A Haudenosaunee Elder stands in the sunshine

Cayuga Elder, Norma Jacobs. Photo by Colin Boyd Shafer.

Since the creation of the Kayanere:kowa, many Haudenosaunee annually retrace the Peacemaker’s journey for a recital of the Great Law of Peace; to remember and reaffirm those ancient commitments to each other and to the lands.

A Cayuga Elder sits inside the umbral light of a longhouse at Crawford Lake Conservation Area and shares her story to a small, captivated audience about her experience tracing the Peacemaker’s journey with a group of 40 others, as a younger woman. Her name is Norma Jacobs, or Gae Ho Hwako. “My mom told me that it means holding the canoe,” says Jacobs.

She describes the endeavour as a form of inquiry, “like doing research,” she explains. “I guess not in a way that academics do it, but just in our travels and having that experience of being on our land and following in the footsteps of the Peacemaker.”

The way of peace shared among the Six Nations of the Haudenosaunee Confederacy wasn’t always so. They were divided and at constant war until a prophet, in a stone canoe, paddled to all the villages of what is now southern Ontario and upstate New York, spreading the message of peace. According to oral histories, the Peacemaker’s grandmother had dreamed long ago that her daughter would have a son who would bring a message of peace from the Creator across the waters of the Great Lakes.

When that child became a man, he paddled across the water to the five warring nations and fulfilled his grandmother’s vision. With the help of Jigonhsasee — the first Haudenosaunee matriarch, and Aiionwatha (Hiawatha), the Peacemaker united the Mohawk, Oneida, Onondaga, Cayuga and Seneca peoples in everlasting peace. Aiionwatha and the Peacemaker used Wampum to record the Haudenosaunee constitution known as the Kayanere:kowa — The Great Law. They also instituted the matriarchal clan system, the traditional chief system, and assigned roles to each of the original five Nations. In 1722, centuries later, the Tuscarora would join the confederacy as the sixth and final Nation.

To retrace the Peacemakers Trail today “is a revitalization of connection to the land; to learn about these sacred sites and to remember what it means to walk this earth as Ogwehoweh” — meaning Original People, says Jacobs.

Sunlight filters through the smoke hole of a longhouses. The walls are lined with shelves of Haudenosaunee or Wendat artefacts

Inside the Longhouse at Crawford Lake, where Jacobs would soon begin to share her story. Photo by Scott Parent.

The Peacemaker was born on Eagle Hill in Kenhtè:ke, a Mohawk village now known as Tyendinaga, on the shores of the Bay of Quinte, Ont. It’s where he began his mission of peace on Earth and remains the starting place for Haudenosaunee who wish to retrace his journey today.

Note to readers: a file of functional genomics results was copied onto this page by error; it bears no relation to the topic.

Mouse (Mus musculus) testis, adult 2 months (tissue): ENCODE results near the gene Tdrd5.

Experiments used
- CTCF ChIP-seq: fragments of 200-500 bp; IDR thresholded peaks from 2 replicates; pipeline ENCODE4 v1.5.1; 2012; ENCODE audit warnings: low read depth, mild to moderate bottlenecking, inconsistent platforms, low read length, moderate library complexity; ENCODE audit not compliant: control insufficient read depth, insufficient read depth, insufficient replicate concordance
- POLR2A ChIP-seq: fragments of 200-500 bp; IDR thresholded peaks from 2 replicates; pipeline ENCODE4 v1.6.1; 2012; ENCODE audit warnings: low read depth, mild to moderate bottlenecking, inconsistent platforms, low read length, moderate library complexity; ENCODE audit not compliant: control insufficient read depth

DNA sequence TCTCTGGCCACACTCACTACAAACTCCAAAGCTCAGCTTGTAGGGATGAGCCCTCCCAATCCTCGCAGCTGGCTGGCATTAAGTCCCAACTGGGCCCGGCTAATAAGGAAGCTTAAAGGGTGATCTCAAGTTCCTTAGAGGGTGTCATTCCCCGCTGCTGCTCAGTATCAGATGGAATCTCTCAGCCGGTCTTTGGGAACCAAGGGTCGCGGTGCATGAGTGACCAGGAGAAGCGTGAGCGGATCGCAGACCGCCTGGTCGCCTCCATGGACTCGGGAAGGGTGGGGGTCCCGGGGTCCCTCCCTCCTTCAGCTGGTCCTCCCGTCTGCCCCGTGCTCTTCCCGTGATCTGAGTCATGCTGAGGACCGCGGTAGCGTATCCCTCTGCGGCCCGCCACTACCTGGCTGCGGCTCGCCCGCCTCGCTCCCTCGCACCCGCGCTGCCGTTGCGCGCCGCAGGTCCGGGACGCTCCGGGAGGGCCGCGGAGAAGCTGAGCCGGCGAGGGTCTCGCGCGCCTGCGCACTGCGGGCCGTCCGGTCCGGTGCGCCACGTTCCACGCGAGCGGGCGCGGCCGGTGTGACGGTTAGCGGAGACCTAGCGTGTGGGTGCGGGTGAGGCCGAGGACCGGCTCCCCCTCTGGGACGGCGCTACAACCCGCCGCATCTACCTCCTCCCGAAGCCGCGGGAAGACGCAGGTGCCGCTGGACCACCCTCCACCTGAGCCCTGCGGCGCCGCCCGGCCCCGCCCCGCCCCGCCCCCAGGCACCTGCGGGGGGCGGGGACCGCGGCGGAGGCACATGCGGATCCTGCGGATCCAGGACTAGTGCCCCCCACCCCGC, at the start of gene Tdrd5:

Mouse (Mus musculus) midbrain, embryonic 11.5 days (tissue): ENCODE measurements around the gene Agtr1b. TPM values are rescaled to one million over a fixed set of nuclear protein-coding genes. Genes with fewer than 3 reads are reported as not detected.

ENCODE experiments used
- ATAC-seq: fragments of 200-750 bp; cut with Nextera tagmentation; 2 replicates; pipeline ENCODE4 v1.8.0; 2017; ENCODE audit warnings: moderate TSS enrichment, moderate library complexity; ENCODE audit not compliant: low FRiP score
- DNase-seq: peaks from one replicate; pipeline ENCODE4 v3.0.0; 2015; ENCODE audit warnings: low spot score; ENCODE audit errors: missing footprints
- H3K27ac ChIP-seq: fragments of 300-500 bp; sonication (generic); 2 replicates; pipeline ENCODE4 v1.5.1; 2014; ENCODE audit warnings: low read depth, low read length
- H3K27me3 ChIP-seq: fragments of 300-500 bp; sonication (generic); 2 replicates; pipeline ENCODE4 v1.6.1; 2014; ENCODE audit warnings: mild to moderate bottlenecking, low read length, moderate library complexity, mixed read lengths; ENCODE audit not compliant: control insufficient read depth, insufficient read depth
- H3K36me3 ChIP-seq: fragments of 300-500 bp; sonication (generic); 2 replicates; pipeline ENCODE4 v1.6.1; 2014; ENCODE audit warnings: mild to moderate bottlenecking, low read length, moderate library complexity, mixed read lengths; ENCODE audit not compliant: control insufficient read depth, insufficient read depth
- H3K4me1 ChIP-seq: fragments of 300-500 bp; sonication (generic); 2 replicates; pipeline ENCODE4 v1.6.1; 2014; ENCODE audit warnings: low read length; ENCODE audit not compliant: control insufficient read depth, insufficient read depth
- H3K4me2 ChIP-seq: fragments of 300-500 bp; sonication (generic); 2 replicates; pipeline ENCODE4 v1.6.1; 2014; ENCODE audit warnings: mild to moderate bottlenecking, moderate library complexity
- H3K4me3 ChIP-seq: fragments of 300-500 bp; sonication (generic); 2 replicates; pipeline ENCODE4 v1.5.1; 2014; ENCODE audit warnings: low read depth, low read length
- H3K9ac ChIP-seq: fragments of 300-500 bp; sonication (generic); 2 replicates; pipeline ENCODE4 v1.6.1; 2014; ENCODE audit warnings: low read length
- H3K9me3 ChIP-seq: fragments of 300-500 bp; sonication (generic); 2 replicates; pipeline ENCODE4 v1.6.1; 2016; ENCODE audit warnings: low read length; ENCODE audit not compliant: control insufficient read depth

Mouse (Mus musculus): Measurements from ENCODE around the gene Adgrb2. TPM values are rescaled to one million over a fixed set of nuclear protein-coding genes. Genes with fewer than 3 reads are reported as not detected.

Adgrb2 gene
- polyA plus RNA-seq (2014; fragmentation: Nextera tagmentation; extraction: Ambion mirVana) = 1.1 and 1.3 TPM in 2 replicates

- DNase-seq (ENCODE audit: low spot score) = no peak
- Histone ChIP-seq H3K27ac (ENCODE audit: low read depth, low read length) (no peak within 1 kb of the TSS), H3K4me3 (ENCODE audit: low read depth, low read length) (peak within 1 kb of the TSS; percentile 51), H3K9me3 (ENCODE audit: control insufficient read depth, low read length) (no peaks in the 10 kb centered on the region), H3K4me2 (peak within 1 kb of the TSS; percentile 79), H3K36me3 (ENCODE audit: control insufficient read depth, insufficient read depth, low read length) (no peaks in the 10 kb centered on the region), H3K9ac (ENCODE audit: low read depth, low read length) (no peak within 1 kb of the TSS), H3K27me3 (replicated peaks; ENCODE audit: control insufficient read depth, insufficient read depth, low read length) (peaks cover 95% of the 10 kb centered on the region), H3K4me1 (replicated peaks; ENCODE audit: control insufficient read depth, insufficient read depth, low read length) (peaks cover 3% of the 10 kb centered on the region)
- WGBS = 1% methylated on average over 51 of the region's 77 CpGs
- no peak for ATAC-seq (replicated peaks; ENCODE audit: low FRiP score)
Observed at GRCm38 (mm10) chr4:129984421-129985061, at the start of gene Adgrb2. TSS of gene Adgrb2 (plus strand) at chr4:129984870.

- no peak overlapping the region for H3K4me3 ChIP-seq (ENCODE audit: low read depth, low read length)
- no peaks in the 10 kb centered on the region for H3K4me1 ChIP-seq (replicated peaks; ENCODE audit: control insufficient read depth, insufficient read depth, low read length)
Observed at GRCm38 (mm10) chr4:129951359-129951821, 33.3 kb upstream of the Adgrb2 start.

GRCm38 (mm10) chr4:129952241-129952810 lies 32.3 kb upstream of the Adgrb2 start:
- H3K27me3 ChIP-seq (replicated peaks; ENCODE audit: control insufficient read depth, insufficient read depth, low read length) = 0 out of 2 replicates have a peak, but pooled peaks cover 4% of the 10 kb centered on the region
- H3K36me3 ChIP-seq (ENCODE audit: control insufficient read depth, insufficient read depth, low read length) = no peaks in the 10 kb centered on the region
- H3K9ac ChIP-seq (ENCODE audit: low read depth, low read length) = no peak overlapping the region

“We started at Longhouse because we wanted to have someone to burn tobacco for us. So that we could have a safe journey for all of our passengers; and so we travelled to Tyendinaga.” Tobacco is a sacred medicine to the Haudenosaunee. They clench the dried leaves, imbuing them with good thoughts before casting the tobacco into a fire whose smoke will carry their messages to the Sky World.

One early morning, while camping near the bay, Jacobs stirs awake. “I could hear people and footsteps on the ground, and I thought, ‘who could be up so early?’ And so, I got up and I looked outside, and nobody was walking around, and everybody was still sleeping,” she recounts. She went back to her tent to lie down. But then “I just heard some sounds. Maybe it was dogs or something walking around, but they really sounded like human footsteps! She laid back down then all of a sudden, a great gust of wind came and almost lifted up her tent.

“Okay, I’m getting up!” she laughs to the wind.

“I think the most impactful [memory] for me was being connected with the spirits, with the ancestors, and feeling them travelling with us,” says Jacobs. That wind gust “was just the ancestors, you know, telling us to awaken now because we still had a long ways to go.”

Morning fog on O:se Kenhionhata:tie, Willow River, also known as the Grand River. Photo by Scott Parent.

Next, the group travelled about 400 kilometres to the southeast to Cohoes Falls. Looking back in time, Norma explains the Mohawk Nation there was initially reluctant to believe the Peacemaker was truly sent by the Creator and so they devised a plan to test him. The Mohawks challenged the Peacemaker to climb up a towering tree at the crest of Cohoes Falls. They intended to chop down the tree once he reached the top and “said that they would accept his word if he survived that fall.” The Peacemaker, knowing the Creator was on his side, accepted the challenge and allowed the Mohawks to plunge him over the falls and out of sight.

Jacobs explains, “a few days later, they went and here they seen the smoke rising from across the river.” The Mohawks saw the Messenger tending to a fire without a scratch and, true to their word, became the first to accept his message of peace. “He was being challenged, you know, to his truth and he was able to convince people that he did have this great message for our people.” The region is also historically significant as a place of strategic importance for messengers and warriors running between the different villages.